Call for papers
“Learning to Labor in the Digital Economy”
AAA 2016, November 16-20, Minneapolis, MN
Organizer: Matthew Hale (Indiana University/Kennesaw State University)
Discussant: Mary L. Gray (Microsoft Research/Indiana University)
Deadline: April 1, 2016 to firstname.lastname@example.org
This panel critically examines the transformation of labor within the twenty-first century. The new millennium brought with it many advances in digital technology—exponential increases in computational power and connectivity, the emergence of a new digital infrastructure, the proliferation of mobile devices and the rise of social media, a rapid growth in digital commerce, cloud computing, and the formation of the so-called “sharing” or “access” economy. These seismic shifts in production, exchange, and consumption derived from and propelled a fundamental transformation of the nature of labor and the status, power, and agency of workers worldwide.
In a world of crowdsourcing, automated and algorithmically-derived data collection and marketing, neoliberal deregulation, and labor surplus, the worker has become disposable. They are no longer an asset, but rather represent an impediment to the maximization of surplus value. Just as Marx argued that the worker became but a cog in a machine under the forces of industrial capitalism, within emerging systems of always-on, hyperconnected, and on-demand interactive technologies, highly contingent forms of labor—a kind of always-on, on-demand labor (contract, temporary, and freelance employment and under-or-unpaid labor)—is fast becoming one of the dominant forms of employment within the global workforce.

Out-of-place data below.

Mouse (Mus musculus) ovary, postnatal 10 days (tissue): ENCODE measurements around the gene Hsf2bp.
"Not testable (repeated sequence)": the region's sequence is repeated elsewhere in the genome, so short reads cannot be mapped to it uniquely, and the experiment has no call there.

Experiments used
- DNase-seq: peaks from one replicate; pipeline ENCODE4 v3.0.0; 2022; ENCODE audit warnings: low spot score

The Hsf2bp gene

This panel will draw on a range of theoretical perspectives and approaches in order to understand, critique, and address these emerging social configurations and the problems that workers face within the twenty-century.
We invite papers that address, but are not limited to, the following questions:
How has digital technology changed how, when, and where work gets done?
How have corporations used new technologies to shift from long-term or permanent employment to highly contingent positions that undermine workers’ rights?
How do workers imagine themselves—both as individuals and as collectives—within the digital economy? And how have or might they effectively mobilize to affect social change and combat injustice?
How does digital or “immaterial labor” differ from traditional material forms of work?
How have always-on communication technologies eroded the traditional division between leisure and labor?
How do individuals and communities employ new media to create opportunities for themselves and to develop new forms of labor?
What might anthropologists bring to and gain from studying the changing nature of work?
We welcome contributions from all sub-fields and encourage proposals from any geographic region or culture.
Please submit a 250 word abstract to: email@example.com by April 1, 2016. Please include the title of the paper, author’s name, affiliation, and email address.
Notice of acceptance will be sent out April 5, 2016.